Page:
Hoping to earn United Airlines MileagePlus elite status by flying partner airlines? It just became much harder. For those outside the USA, the latest move further diminished the value of crediting flights to United.
I wrote about the “loophole” here in great detail. Put simply, by strategically crediting inexpensive partner flights to United, you could earn status by spending much less.
> Read More: An Intriguing Upside To United’s Radical MileagePlus Changes
For example, buy a Singapore Airlines premium economy ticket from Newark to Singapore for $1136.15. It books into R class, which earns 100% of miles flown. That trip is 9,534 miles in each direction, so a total of 19,068 miles round-trip. Divide that by six (again, more details in the link above) and you’d receive 3,178 PQP toward your elite status goal. In a sense, a $1136.15 ticket would be worth $3,178 toward satisfying your minimum spend toward elite status.
American and Delta have similar policies for partner flights.
Partner Earnings Severely Capped For Flights On Or After July 1, 2020
Recognizing that this loophole disincentivizes flying on United, United has closed the loophole (H/T: The Points Guy). Per United:
For flights on or after July 1, 2020, the maximum Premier qualifying points that can be earned on tickets issued and operated by Star Alliance partners and select MileagePlus partner airlines are as follows:
|Class Of Service||Preferred Partner PQP||MileagePlus Partner PQP|
A United spokesperson confirmed this is a per-segment limit.
If you book before April 29, 2020 (meaning today is your deadline), you can still earn PQPs uncapped. However, you’ll need to submit receipts:
“MileagePlus members who purchased tickets on eligible partners prior to these new rules may submit receipts showing tickets were issued prior to April 29, 2020, to email@example.com with the subject line “OA PQP Review” to be considered for PQP earning under the prior rules. Receipts should not be submitted until after travel is completed for flights on or after July 1, 2020.”
Double Whammy For United Overseas Elites
It was just this year that United stopped exempting MileagePlus elites living outside the USA from its minimum spend requirements to secure elite status. The reprieve was that partner flights would now count toward that spending goal. With partner flights capped at absurdly low levels (especially for premium cabins), those living outside the USA will find it much more difficult than ever before to qualify for elite status on United.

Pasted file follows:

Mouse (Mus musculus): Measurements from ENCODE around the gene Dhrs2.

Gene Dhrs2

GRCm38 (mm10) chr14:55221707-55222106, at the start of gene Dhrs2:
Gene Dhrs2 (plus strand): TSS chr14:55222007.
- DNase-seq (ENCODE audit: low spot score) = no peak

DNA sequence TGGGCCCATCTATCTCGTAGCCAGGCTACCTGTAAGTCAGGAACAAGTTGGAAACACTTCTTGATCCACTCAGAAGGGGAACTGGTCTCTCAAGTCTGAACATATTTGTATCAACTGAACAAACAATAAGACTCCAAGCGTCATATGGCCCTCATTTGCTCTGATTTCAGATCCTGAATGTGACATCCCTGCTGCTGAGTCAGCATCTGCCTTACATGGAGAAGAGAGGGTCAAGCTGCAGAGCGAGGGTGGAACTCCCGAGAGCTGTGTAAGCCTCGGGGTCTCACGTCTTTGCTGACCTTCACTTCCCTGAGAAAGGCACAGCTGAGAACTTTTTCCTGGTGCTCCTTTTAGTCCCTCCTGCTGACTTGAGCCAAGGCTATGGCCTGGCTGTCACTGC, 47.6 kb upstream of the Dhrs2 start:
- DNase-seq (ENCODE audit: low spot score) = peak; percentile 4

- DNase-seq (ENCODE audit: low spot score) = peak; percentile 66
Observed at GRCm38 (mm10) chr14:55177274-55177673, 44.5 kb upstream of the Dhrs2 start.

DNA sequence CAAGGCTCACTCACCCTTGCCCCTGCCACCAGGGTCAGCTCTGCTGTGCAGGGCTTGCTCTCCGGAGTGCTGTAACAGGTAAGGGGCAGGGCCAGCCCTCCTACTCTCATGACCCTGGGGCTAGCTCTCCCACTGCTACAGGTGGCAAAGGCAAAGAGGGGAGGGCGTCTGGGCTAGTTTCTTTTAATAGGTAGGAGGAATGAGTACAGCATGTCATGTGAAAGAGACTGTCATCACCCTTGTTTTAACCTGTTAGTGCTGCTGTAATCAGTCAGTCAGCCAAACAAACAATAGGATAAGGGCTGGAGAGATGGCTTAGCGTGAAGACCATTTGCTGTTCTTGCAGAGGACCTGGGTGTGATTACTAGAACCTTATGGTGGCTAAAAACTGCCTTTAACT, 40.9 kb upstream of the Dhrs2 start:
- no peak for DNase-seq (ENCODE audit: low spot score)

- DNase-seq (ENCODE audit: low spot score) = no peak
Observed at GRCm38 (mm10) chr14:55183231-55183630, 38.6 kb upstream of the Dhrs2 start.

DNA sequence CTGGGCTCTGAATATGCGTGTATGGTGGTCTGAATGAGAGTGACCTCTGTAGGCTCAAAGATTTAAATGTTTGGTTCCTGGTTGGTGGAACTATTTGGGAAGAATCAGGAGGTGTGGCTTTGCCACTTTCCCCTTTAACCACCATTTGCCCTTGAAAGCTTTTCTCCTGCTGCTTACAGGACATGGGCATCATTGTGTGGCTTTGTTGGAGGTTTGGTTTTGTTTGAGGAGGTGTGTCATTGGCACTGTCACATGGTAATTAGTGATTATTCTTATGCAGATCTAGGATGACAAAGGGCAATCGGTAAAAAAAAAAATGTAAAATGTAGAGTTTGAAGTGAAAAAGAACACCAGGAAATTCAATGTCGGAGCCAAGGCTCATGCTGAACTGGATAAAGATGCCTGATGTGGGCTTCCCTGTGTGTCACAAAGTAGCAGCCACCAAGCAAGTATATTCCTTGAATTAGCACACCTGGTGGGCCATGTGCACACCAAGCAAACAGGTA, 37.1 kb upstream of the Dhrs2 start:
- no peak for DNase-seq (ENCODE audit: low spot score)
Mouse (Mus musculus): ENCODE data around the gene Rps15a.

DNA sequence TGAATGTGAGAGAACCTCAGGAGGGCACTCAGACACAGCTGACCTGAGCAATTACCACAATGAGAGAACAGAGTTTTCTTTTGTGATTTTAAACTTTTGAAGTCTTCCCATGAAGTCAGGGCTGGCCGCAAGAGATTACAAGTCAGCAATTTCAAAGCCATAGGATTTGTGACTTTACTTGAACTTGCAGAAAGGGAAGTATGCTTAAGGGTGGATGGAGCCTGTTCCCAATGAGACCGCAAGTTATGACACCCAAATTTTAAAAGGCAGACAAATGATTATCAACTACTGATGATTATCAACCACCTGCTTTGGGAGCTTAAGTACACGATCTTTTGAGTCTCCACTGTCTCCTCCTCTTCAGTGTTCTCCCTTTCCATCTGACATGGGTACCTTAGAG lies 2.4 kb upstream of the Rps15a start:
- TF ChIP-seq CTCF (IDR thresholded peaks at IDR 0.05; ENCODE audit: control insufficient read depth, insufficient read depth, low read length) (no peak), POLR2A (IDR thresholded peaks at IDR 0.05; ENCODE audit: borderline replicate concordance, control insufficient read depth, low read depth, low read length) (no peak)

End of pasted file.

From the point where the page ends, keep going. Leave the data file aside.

There is much more to say about this and I will provide further analysis later today. Obviously, this will hurt some U.S flyers as well. But I wanted to start this conversation by pointing out that those outside the United States and more prone to fly United’s worldwide network of partners will be particularly hit hard by this news.
As someone who lives overseas, United has all but invited me to fly other airlines and credit elsewhere.
Am assuming your later commentary will be a little bit more negative… given that United has made it virtually impossible to earn elite status if you’re not being paid for by a corporation
Yes, I will not be charitable.
It is sort of hard to care very much when I don’t know when I will be flying again. And also when I suspect I will be burning up miles for awards first to get flexibility when things do reopen. So I doubt I will be buying a substantial number of tickets with cash before 2021, and we will just see what things look like then.
However, even before this, the UA 1K PQD level had doubled, upgrade space had disappeared, and UA had ceased to have a reliably inexpensive business class. In 2019 I had found myself buying more on other airlines. Status is nice, but if you are buying business class, you already get most of the perks, and if you can save several thousand dollars flying an airline with better service, not worth chasing. Of course, who knows what service and prices will be like next year, too.
You misspelled the word in your headline. You said “United socks”. The correct os “United sucks”. What a disgrace of an airline.
This “loophole” has existed for years at DL and AA, and neither carrier has seen a need to cap earnings. And then UA makes this change just 5 months in, with no notice at all, with demand dropping into the abyss. What kind of Kool-Aid are they drinking at Willis Tower?
I feel bad for those who committed to UA this year and just had the rug pulled out from under them. This nine-year 1K is so glad to have moved on.
They may have updated the wording, by adding PER FLIGHT which IMO, although still a devaluation, makes this SLIGHTLY more palatable.
Of course it depends on their definition of “per flight”.
They did. It is per segment. I’ll provide an updated post later.